Greenwood County Councilwoman Edith Childs’ natural inclination was to support fellow Democrat Joe Biden for president. After all, her endorsement of then-candidate Barack Obama in 2008 became national news.

After Obama earned the nomination, he selected Biden as his vice presidential running mate, and the two went on to win the general election. Biden draws strong support among African Americans in South Carolina, and he currently leads in the polls here with about three weeks to go before South Carolinians cast votes in the first-in-the-South Democratic presidential primary.

Childs, though, decided to take a second look at who she would support.

“I thought I was OK with Biden, but it seems like he’s out of step,” Childs said Saturday while assisting with a voter-registration drive at the Brewer Complex. “In other words, he’s not where he needs to be or what the people want. After I saw several debates, that had me where I needed to look again.”

Tom Steyer, a billionaire outsider, caught her eye. She said his campaign called her about every day for two weeks in an effort to secure her endorsement. She decided to go with Steyer and even taped an endorsement video for him. A film crew from Florida came here to shoot the spot in which Childs flips the script on the “Fired Up, Ready To Go” chant she coined in support of Obama in 2008. Obama went on to use the slogan and mention Childs on the campaign trail.

In the Steyer video, Childs says, “Watch out! My guy Tom is fired up, and Trump’s got to go.”

To some, the endorsement might seem odd. On the surface, it might seem Steyer doesn’t check off some of the same categories as Childs does in her public life. The longtime councilwoman doesn’t see it that way. She is not caught up in the fact he’s a rich man.

“He’s a different kind of guy,” Childs said. “He is a guy who has much, but here he is out there helping people he doesn’t even know. For instance, those schools in those rural areas where the children were just eating fast food. He felt those children needed to have healthy food, so he worked with those schools and those farms and got them together, and now those children are eating healthy food.”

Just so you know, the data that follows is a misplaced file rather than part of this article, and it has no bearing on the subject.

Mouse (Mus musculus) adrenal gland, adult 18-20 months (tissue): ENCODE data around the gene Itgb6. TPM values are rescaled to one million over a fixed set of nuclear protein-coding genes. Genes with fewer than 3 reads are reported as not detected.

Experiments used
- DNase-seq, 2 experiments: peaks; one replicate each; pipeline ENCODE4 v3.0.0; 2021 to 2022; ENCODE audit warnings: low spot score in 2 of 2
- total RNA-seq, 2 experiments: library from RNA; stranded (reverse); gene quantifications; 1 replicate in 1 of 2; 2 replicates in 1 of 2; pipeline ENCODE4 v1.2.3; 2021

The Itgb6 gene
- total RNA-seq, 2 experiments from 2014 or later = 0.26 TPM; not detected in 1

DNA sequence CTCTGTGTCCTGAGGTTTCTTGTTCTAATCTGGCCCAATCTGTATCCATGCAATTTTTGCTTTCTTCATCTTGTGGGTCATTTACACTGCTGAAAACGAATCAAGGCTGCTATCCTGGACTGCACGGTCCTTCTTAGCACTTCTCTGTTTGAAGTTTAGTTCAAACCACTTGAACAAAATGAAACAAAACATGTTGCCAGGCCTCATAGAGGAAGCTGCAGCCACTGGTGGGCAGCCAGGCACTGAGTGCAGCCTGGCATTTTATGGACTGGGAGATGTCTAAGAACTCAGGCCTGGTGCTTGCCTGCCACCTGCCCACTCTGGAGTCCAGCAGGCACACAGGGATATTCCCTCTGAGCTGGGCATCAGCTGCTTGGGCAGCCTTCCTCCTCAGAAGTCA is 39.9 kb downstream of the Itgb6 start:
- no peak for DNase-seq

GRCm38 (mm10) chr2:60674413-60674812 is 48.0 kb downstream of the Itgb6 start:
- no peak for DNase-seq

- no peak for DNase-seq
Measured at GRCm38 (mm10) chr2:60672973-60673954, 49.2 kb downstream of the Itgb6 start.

An aide to Steyer, who was fired in November, was accused of paying Iowa politicians for endorsements. Steyer’s campaign issued a statement at the time.

“Our campaign policy is clear that we will not engage in this kind of activity, or any kind of communication that could be perceived as improper. Violation of this policy is not tolerated,” Steyer campaign manager Heath Hargreaves said in the statement.

Technically, payment for endorsements is not illegal so long as they are reported to the Federal Election Commission, according to an Associated Press report.

Childs said Steyer’s people didn’t offer money for her endorsement.

“Nope. None of that,” she said. “Even if he did, I wouldn’t want it for myself. I have other nonprofitable organizations that it could go to if he did. He may at some point, but not for me. I’ve got some places I’d like to see those funds go to.”

Childs said she likes that Steyer supports term limits and has made education a priority. She also says he genuinely cares about people.

“When he saw that people were having problems trying to borrow money to pay for houses and those kinds of things, then he stepped in and opened up a credit union in these areas for these people so they could get money to do these things,” Childs said.

Childs plans to meet Steyer’s wife today in Greenville, then will attend a function with Steyer on Monday at a Rock Hill church.

She further drew differences between Steyer and Biden.

“He (Steyer) has been going out in the community and connecting with people, and that makes a difference,” Childs said. “Biden came one day and he was at a group meeting, then he went on to the next one. This man goes out into the area and meets with people.”

She said Steyer “is different,” and it will require something different to beat President Trump in November.

“He (Steyer) is concerned about people who don’t have,” Childs said. “Trump is concerned about his rich friends and his family. That’s not fair to us. Why do they not charge him with nepotism? It just infuriates me that these kinds of things are happening. I see him as being a different person. Those at the bottom will come to the top, and that’s the way I see Tom Steyer.”

Contact staff writer Greg K. Deal at 864-943-5647 or follow on Twitter @IJDEAL.